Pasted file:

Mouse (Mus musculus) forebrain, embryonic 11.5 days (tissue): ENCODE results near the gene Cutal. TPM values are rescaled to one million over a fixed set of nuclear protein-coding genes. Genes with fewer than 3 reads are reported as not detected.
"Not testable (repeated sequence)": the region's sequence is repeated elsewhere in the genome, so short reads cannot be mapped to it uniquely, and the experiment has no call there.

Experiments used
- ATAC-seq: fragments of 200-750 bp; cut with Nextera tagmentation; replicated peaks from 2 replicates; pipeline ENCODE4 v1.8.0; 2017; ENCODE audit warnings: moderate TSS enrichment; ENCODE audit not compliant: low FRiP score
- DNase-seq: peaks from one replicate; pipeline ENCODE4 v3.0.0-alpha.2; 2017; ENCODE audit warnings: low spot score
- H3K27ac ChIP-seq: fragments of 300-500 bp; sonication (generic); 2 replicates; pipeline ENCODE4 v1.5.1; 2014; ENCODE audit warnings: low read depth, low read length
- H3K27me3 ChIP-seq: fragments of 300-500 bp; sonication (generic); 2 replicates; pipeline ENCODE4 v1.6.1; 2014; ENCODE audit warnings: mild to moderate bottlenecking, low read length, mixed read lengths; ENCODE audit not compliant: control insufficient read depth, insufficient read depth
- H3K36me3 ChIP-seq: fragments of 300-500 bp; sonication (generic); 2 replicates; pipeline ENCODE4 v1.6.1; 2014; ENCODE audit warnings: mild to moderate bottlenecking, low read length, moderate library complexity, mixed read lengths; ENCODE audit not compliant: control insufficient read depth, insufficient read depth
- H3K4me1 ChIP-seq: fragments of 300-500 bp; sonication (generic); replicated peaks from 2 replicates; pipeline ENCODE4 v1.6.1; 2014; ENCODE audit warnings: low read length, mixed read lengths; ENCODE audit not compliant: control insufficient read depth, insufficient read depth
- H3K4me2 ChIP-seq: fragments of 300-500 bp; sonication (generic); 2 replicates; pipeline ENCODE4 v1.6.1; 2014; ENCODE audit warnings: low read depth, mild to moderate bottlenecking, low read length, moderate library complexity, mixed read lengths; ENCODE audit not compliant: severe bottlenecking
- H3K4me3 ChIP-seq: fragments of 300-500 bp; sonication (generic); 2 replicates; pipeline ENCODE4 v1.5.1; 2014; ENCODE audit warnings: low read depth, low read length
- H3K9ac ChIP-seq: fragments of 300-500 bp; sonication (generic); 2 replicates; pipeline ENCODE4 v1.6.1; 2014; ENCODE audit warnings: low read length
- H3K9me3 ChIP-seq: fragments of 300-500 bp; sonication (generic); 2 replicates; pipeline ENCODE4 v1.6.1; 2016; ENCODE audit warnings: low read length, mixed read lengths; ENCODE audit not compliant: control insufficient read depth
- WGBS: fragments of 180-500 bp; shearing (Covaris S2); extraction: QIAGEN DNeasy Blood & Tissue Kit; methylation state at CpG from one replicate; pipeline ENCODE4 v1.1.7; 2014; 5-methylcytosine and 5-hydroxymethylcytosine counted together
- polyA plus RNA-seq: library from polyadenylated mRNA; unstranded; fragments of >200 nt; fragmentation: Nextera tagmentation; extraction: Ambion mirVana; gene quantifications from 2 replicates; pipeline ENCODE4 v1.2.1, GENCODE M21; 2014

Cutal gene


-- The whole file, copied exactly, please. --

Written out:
Mouse (Mus musculus) forebrain, embryonic 11.5 days (tissue): ENCODE results near the gene Cutal. TPM values are rescaled to one million over a fixed set of nuclear protein-coding genes. Genes with fewer than 3 reads are reported as not detected.
"Not testable (repeated sequence)": the region's sequence is repeated elsewhere in the genome, so short reads cannot be mapped to it uniquely, and the experiment has no call there.

Experiments used
- ATAC-seq: fragments of 200-750 bp; cut with Nextera tagmentation; replicated peaks from 2 replicates; pipeline ENCODE4 v1.8.0; 2017; ENCODE audit warnings: moderate TSS enrichment; ENCODE audit not compliant: low FRiP score
- DNase-seq: peaks from one replicate; pipeline ENCODE4 v3.0.0-alpha.2; 2017; ENCODE audit warnings: low spot score
- H3K27ac ChIP-seq: fragments of 300-500 bp; sonication (generic); 2 replicates; pipeline ENCODE4 v1.5.1; 2014; ENCODE audit warnings: low read depth, low read length
- H3K27me3 ChIP-seq: fragments of 300-500 bp; sonication (generic); 2 replicates; pipeline ENCODE4 v1.6.1; 2014; ENCODE audit warnings: mild to moderate bottlenecking, low read length, mixed read lengths; ENCODE audit not compliant: control insufficient read depth, insufficient read depth
- H3K36me3 ChIP-seq: fragments of 300-500 bp; sonication (generic); 2 replicates; pipeline ENCODE4 v1.6.1; 2014; ENCODE audit warnings: mild to moderate bottlenecking, low read length, moderate library complexity, mixed read lengths; ENCODE audit not compliant: control insufficient read depth, insufficient read depth
- H3K4me1 ChIP-seq: fragments of 300-500 bp; sonication (generic); replicated peaks from 2 replicates; pipeline ENCODE4 v1.6.1; 2014; ENCODE audit warnings: low read length, mixed read lengths; ENCODE audit not compliant: control insufficient read depth, insufficient read depth
- H3K4me2 ChIP-seq: fragments of 300-500 bp; sonication (generic); 2 replicates; pipeline ENCODE4 v1.6.1; 2014; ENCODE audit warnings: low read depth, mild to moderate bottlenecking, low read length, moderate library complexity, mixed read lengths; ENCODE audit not compliant: severe bottlenecking
- H3K4me3 ChIP-seq: fragments of 300-500 bp; sonication (generic); 2 replicates; pipeline ENCODE4 v1.5.1; 2014; ENCODE audit warnings: low read depth, low read length
- H3K9ac ChIP-seq: fragments of 300-500 bp; sonication (generic); 2 replicates; pipeline ENCODE4 v1.6.1; 2014; ENCODE audit warnings: low read length
- H3K9me3 ChIP-seq: fragments of 300-500 bp; sonication (generic); 2 replicates; pipeline ENCODE4 v1.6.1; 2016; ENCODE audit warnings: low read length, mixed read lengths; ENCODE audit not compliant: control insufficient read depth
- WGBS: fragments of 180-500 bp; shearing (Covaris S2); extraction: QIAGEN DNeasy Blood & Tissue Kit; methylation state at CpG from one replicate; pipeline ENCODE4 v1.1.7; 2014; 5-methylcytosine and 5-hydroxymethylcytosine counted together
- polyA plus RNA-seq: library from polyadenylated mRNA; unstranded; fragments of >200 nt; fragmentation: Nextera tagmentation; extraction: Ambion mirVana; gene quantifications from 2 replicates; pipeline ENCODE4 v1.2.1, GENCODE M21; 2014

Cutal gene